HOUSTON -- Considering the long odds of producing the best record among lottery teams for three consecutive seasons, it was only fitting that a bizarre finish ushered the Houston Rockets into the NBA playoffs.
With the Rockets one victory and one Utah Jazz loss away from their first postseason berth since the 2008-09 season, Phoenix Suns center Jermaine O'Neal lent a helping hand, literally, slapping a desperation James Harden 3-pointer off the rim as the final buzzer sounded. The goaltending violation gift-wrapped the Rockets' 101-98 victory Tuesday night at Toyota Center.
Roughly 45 minutes later, the Oklahoma City Thunder completed a 90-80 win over the Jazz in Salt Lake City, capping a most improbable season for the youngest team in the league relative to roster age and NBA experience. And while the Rockets (44-34) celebrated their accomplishment, they also reflected on the unusual end of their contest.
"I'll tell you what," Rockets coach Kevin McHale said. "I'll have to think a long, long time before it got to that. That was a crazy ending."
With the game tied at 98 and the Rockets initiating their final possession following a timeout with 9.1 seconds remaining, Harden turned an isolation play into a deep jumper just before the final horn.
The ball bounced off the rim and straight up into the air as the buzzer sounded and the red light illuminated behind the backboard. But as the ball landed softly back on the rim, O'Neal knocked it away before it could either fall through the net or harmlessly to the court below.
Almost immediately, Rockets guard Patrick Beverley signaled for a goaltending call, and the officiating crew of David Jones, Leroy Richardson and Haywoode Workman conferred. Their ruling came following a short video review, and the Rockets erupted in jubilation.
"The ball is shot by James Harden, and it was bouncing off the rim, bounced above the rim and came back down, and Jermaine O'Neal touched it while it was in the cylinder," Jones said. "The ball was on the rim and in the cylinder. (O'Neal) doesn't go up through the net, his hand is on the net, but not in the net."
Said Harden, whose second 3-pointer gave him 33 points to go with six rebounds and six assists: "It felt good leaving my hands. The ball bounced up, and I kept looking at it. It looked like it was going to drop right in, and I seen his hand touch the ball, so I kind of was happy.
"I knew for sure (it was goaltending)."
Former Rockets Luis Scola (28 points, eight rebounds), Goran Dragic (15 points, 10 assists) and Marcus Morris (11 points, five rebounds) kept the short-handed Suns (23-55) in the mix for an unlikely win. Instead Phoenix, missing center Marcin Gortat (right foot) and forward Michael Beasley (paternity leave) dropped its 10th consecutive game.
"First thing is, our guys fought their hearts out," Suns coach Lindsey Hunter said. "We did an excellent job in just about every aspect of the game. Everybody that guarded Harden played really well. We took care of the ball, and Scola had one of his best defensive games. Everybody that played contributed."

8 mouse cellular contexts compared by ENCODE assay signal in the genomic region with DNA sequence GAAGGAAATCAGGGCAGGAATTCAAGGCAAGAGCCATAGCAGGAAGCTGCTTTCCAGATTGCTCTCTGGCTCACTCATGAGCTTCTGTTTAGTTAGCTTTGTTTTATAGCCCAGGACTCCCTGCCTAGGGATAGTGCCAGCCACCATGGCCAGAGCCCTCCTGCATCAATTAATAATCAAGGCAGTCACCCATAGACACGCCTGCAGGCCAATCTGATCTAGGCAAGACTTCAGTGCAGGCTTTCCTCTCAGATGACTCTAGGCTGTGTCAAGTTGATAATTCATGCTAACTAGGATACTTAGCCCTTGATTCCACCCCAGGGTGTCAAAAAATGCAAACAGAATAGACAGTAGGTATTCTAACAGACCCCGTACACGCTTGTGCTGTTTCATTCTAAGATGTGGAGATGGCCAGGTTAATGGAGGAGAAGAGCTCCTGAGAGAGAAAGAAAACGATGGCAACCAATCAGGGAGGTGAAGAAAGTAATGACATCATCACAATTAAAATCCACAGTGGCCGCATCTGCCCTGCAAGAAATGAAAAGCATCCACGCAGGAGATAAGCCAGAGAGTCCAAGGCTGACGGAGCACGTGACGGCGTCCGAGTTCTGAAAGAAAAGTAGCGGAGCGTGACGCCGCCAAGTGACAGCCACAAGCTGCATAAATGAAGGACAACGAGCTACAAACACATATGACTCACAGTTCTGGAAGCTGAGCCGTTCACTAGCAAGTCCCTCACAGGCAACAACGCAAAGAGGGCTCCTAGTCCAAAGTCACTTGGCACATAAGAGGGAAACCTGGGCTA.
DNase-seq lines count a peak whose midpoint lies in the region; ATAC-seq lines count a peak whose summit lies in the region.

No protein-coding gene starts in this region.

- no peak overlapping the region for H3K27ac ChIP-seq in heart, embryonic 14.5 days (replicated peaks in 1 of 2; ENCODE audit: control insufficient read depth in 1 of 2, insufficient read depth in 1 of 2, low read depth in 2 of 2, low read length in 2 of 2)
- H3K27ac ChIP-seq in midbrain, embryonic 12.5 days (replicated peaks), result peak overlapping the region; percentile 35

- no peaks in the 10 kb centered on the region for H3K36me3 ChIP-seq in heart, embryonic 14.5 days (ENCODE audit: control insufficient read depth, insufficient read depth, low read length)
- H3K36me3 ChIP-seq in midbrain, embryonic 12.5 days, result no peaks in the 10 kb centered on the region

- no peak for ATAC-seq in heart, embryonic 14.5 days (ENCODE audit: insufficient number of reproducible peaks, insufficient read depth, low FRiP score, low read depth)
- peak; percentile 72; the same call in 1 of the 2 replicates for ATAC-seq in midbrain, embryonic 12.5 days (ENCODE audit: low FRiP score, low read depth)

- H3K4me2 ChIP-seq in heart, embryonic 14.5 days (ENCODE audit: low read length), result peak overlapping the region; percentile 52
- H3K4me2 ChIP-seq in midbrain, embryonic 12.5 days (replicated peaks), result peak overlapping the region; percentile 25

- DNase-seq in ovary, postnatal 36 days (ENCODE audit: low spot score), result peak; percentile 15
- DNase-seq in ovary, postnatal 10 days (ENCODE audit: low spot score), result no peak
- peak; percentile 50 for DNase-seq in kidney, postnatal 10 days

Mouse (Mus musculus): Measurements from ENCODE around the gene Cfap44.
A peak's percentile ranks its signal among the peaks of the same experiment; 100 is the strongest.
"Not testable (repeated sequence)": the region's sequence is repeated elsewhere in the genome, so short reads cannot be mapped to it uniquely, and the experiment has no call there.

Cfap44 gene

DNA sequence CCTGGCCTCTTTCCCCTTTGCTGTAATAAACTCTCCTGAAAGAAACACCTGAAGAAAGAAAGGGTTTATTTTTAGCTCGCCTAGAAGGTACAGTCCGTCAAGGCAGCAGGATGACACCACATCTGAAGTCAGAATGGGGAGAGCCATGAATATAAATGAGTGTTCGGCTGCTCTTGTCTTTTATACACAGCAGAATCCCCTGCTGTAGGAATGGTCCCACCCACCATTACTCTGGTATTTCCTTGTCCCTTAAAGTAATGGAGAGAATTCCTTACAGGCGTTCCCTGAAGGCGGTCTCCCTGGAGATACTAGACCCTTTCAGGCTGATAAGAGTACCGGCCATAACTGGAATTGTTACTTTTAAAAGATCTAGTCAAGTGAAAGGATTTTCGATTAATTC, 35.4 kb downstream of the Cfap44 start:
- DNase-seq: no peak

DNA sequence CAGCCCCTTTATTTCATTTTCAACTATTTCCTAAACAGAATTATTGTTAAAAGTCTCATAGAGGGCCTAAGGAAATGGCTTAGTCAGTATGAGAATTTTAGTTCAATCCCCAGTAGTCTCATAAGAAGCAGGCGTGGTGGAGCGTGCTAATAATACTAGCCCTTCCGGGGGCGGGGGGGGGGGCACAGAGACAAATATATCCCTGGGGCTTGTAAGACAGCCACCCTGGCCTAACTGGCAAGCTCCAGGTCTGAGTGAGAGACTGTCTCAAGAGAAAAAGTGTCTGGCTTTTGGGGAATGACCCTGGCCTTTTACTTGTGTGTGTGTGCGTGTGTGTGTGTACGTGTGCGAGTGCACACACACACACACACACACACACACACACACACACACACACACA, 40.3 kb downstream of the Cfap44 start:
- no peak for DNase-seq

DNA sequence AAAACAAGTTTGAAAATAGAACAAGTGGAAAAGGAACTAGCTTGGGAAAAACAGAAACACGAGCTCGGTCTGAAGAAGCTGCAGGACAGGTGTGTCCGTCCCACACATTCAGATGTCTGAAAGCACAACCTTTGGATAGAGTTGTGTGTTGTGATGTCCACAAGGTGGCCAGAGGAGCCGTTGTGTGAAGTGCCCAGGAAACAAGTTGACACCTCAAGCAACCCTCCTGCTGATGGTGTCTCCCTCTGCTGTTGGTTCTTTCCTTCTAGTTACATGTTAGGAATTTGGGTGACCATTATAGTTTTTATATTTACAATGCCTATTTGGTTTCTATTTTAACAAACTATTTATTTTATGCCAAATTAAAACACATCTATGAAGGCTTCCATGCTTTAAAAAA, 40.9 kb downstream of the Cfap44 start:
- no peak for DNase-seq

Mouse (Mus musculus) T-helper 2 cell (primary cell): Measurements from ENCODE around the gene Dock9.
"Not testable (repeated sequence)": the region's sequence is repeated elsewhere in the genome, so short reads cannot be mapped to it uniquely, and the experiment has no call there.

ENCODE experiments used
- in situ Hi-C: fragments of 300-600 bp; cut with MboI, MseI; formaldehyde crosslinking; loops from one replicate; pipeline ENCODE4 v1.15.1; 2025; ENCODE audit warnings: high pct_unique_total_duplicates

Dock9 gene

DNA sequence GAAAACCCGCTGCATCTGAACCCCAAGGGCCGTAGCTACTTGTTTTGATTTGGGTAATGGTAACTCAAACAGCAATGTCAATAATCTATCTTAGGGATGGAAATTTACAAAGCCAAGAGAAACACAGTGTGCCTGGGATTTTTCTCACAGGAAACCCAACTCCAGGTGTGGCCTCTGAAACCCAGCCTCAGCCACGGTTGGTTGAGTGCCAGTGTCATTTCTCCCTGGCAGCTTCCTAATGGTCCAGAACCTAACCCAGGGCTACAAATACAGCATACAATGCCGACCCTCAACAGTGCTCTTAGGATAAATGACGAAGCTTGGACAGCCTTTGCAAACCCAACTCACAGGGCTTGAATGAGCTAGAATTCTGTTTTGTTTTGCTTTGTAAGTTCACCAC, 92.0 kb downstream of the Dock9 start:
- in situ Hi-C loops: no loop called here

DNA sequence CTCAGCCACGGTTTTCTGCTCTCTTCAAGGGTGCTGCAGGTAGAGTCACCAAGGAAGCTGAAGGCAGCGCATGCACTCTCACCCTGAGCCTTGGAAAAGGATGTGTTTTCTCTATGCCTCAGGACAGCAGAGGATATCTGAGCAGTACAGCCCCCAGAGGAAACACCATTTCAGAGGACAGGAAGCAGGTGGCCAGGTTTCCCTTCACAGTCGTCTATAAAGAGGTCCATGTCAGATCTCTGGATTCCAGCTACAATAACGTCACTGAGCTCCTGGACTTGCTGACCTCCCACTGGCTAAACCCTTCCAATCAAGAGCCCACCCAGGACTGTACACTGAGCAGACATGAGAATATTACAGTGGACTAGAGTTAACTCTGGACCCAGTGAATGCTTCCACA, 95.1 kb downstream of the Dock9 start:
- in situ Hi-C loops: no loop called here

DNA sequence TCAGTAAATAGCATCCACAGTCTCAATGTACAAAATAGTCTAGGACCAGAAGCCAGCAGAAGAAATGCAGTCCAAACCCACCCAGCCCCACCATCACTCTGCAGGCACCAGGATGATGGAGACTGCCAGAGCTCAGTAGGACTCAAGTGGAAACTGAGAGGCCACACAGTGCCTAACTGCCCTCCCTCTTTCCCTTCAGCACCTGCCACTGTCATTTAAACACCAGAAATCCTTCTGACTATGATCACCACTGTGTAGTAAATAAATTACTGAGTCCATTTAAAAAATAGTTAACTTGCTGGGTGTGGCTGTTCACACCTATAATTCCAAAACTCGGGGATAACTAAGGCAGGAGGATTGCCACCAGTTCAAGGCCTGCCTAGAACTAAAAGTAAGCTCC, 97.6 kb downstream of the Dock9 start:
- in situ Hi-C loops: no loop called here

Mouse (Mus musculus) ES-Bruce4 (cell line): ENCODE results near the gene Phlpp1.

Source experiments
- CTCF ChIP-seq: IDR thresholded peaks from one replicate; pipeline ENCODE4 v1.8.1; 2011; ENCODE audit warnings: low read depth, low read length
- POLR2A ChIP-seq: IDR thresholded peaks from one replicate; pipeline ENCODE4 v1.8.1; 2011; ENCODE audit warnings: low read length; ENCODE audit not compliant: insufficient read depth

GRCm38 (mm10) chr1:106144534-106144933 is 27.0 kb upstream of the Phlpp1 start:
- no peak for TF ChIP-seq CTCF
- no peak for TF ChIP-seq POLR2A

Following a frenetic third quarter in which the Rockets extended to an eight-point lead only to surrender the advantage as they did in the opening two periods, the Suns clawed back ahead with a 10-2 run, including back-to-back transition baskets from P.J. Tucker and Scola. Phoenix grabbed a 93-90 lead on a Scola 16-foot jumper with 3:54 remaining, forcing the Rockets to make a late push to victory.
Four Rockets joined Harden in double-figure scoring, while center Omer Asik paired eight points with a career-high-tying 22 boards.
"No one really gave us a chance going into the season that we'd really be in the playoffs," said Rockets guard Jeremy Lin, who had 13 points and six assists. "I'm learning not to take anything for granted. Being in this position, to be with this team and be able to be in the playoffs -- we haven't done it with this franchise in a while."
NOTES: Beasley returned to Phoenix to join his newborn daughter, his second child. The timetable for his return to the team was unknown. Beasley caused a stir when, after scoring 25 points and grabbing six rebounds in a loss to the Golden State Warriors last Friday, he said he would no longer listen to anyone offering instruction, coaches included. In his next game against the New Orleans Hornets, Beasley scored three points on 1-of-11 shooting from the field. ... The Rockets have been mediocre at best defensively for the bulk of the season, currently ranking 18th in the NBA in points-per-possession allowed at 1.064. But during a recent four-game winning streak, Houston allowed an average of 1.005 points per possession, well below the league average of 1.059. "We work on it every day. At some point, you hope that what you work on you get better at," McHale said. "And so we just do the same thing over and over and over again, and we are starting to get better at some simple rotations and stuff that we're asking them to do. We would do it on and off, but we're starting to get a little more consistent with it."